Aug 13, 2021 - minute readminutes read

Lactobacillus Reuteri Prodentis, Probiotic for Maintenance of Healthy Gums

Periodontal disease is among the most common of human diseases, arising due to an imbalance between pathogenic bacteria and desirable or beneficial microorganisms. The susceptibility of the host also plays a significant role and can be influenced by a range of circumstances, dietary and lifestyle choices, or diseases. 


Initial therapy for periodontal diseases focuses on reducing the number of unwanted pathogens through scaling and root planing (SRP). For these same patients, numerous studies confirm that the probiotic bacteria Lactobacillus reuteri Prodentis (LrP), represents a useful therapeutic supplement in anti-infective therapy, and for periodontal maintenance therapy post intervention.

Studies also show that some bacteria have both anti-microbial and anti-inflammatory properties. The aim of treatment with Lactobacillus reuteri Prodentis is to sustainably increase the proportion of beneficial bacteria in the oral cavity and to restore the natural balance of the oral flora.

Antimicrobial, anti-inflammatory, and plaque inhibitory effects of Lactobacillus reuteri Prodentis are confirmed in multiple studies.

In the study by Teughels et al.  30 chronic periodontitis patients were recruited and monitored clinically and microbiologically at baseline, 3, 6, 9 and 12 weeks after therapy. All patients received one-stage full-mouth disinfection and were randomly assigned over a test (SRP + probiotic, n = 15) or control (SRP + placebo, n = 15) group. The lozenges were used two times a day for 12 weeks.

The result shows that the patient group receiving Lactobacillus reuteri Prodentis had significantly fewer patients with deep pockets. A significant reduction in the pocket depth of deep pockets as well as an attachment gain were also observed, and the pathogenic germ Porphyromonas gingivalis was significantly more contained (- 1.17 cfu/ml vs. - 0.22 cfu/ml in saliva after 12 weeks).

The double-blind study by Vivekananda et al. confirms these results. Half of the 30 periodontitis study participants were treated with SRP, while the other served as control. 

From day 21 to 42, one group received two tablets of Lactobacillus reuteri Prodentis per day, and the other group a placebo. In all treated patients, the plaque index (PI), the gingiva index (GI) and the gingiva bleeding index (GBI) improved significantly, although to differing levels.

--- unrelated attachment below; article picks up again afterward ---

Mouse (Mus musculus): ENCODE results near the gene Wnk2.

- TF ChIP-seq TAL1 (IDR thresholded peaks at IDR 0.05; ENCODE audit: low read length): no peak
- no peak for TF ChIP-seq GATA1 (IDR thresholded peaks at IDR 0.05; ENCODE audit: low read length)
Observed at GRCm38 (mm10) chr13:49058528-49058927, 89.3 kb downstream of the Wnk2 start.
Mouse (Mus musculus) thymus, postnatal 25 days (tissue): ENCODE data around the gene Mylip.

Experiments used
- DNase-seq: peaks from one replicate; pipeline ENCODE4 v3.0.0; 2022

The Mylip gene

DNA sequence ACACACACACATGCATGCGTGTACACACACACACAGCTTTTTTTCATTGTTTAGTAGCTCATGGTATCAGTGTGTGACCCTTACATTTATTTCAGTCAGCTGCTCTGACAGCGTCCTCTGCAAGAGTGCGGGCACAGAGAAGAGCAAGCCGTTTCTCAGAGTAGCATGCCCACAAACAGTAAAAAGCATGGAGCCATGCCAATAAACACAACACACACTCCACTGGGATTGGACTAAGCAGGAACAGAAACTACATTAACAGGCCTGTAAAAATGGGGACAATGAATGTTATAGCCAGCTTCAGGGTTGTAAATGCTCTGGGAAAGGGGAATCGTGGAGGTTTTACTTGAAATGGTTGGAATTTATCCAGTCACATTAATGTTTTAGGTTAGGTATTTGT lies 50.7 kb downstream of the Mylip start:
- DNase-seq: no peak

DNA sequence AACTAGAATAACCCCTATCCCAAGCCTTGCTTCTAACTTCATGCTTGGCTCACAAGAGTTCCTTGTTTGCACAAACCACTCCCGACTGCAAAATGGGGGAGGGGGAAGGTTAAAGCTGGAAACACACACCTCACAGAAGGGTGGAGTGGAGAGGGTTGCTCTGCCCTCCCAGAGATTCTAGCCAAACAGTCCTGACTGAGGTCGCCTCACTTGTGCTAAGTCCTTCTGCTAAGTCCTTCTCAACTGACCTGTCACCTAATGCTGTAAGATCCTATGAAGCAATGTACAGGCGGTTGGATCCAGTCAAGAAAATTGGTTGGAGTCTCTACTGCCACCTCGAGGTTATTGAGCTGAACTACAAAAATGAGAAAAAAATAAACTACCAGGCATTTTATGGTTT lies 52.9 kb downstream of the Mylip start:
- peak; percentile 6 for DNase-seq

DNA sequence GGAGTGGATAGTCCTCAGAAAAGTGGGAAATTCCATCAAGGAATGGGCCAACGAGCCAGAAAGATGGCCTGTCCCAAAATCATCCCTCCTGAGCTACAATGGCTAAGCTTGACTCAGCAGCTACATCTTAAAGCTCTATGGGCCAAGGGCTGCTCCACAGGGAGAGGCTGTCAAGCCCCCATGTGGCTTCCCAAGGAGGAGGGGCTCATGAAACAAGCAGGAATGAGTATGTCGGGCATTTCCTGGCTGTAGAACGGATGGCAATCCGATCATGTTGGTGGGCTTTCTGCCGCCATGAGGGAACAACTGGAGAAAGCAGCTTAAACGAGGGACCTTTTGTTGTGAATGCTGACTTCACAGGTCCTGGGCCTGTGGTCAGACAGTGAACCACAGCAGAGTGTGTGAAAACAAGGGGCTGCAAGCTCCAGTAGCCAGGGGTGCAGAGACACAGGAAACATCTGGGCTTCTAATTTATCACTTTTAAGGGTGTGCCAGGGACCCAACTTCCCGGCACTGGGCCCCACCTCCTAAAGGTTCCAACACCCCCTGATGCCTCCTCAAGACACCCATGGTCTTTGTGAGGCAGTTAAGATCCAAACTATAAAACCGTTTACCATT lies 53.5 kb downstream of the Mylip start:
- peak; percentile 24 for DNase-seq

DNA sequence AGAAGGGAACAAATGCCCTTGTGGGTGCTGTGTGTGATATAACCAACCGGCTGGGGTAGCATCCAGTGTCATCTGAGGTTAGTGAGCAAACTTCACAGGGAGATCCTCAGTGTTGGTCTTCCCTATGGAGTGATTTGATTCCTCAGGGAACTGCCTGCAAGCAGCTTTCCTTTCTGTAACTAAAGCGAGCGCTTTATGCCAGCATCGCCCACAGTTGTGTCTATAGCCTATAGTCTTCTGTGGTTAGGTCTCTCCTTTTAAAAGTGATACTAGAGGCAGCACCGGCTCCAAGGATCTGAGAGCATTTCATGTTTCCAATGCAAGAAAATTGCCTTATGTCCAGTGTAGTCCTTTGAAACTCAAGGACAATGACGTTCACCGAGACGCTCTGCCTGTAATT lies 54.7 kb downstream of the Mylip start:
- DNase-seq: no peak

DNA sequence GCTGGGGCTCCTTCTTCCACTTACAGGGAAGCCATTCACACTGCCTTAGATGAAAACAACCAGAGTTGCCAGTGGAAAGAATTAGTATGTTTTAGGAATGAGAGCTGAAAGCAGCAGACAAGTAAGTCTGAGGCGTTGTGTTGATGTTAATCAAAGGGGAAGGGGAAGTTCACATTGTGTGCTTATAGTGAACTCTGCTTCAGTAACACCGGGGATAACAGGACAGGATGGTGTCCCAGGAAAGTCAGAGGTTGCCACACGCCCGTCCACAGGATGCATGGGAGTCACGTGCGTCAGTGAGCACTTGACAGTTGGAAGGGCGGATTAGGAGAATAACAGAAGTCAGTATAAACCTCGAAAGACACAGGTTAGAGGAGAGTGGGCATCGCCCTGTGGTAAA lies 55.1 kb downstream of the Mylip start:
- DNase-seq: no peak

While the most significant effect was observed with combination of SRP and Lactobacillus reuteri Prodentis, the combination of SRP plus placebo actually produced worse results than treatment with Lactobacillus reuteri Prodentis alone. 

In patients treated with SRP plus Lactobacillus reuteri Prodentis,  pocket depth was reduced from 5,08 to 3,78 mm and the clinical attachment level was reduced from 3,93 to 2,85 mm.

The study confirmed the plaque inhibition, anti-inflammatory, and antimicrobial effects of Lactobacillus reuteri Prodentis. The authors concluded that considering the beneficial effects of probiotics, this therapy could serve as a useful adjunct or alternative to periodontal treatment when SRP might be contraindicated.

Martin Cabezas and colleagues undertook a meta-analysis at the Osteoarticular & Dental Regenerative Nanomedicine unit at INSERN in Strasburg, France. The co-authors included Randomized controlled trials (RCTs) comparing SRP + probiotic versus SRP alone. This work confirmed the beneficial effects of probiotic treatment and supports the adjunctive use of Lactobacillus reuteri Prodentis to SRP in chronic periodontitis treatment, especially for patients with deep pockets.

Have a look at further study results from various risk groups: The influence of our diet on periodontitis, Probiotics reduce Candida albicans in elderly patients, Probiotics in pregnancy and Probiotics and their use in peri-implant mucositis.


[1] Teughels et al. (J Clin Periodontol) 2013, 1025–35.

[2] Vivekananda, et al. (J Oral Microbiology 2010, 2; 5344-ff).

[3] Rodrigo Martin-Cabezas, et al. (J of Clinical Periodontology 2016; 520-530).

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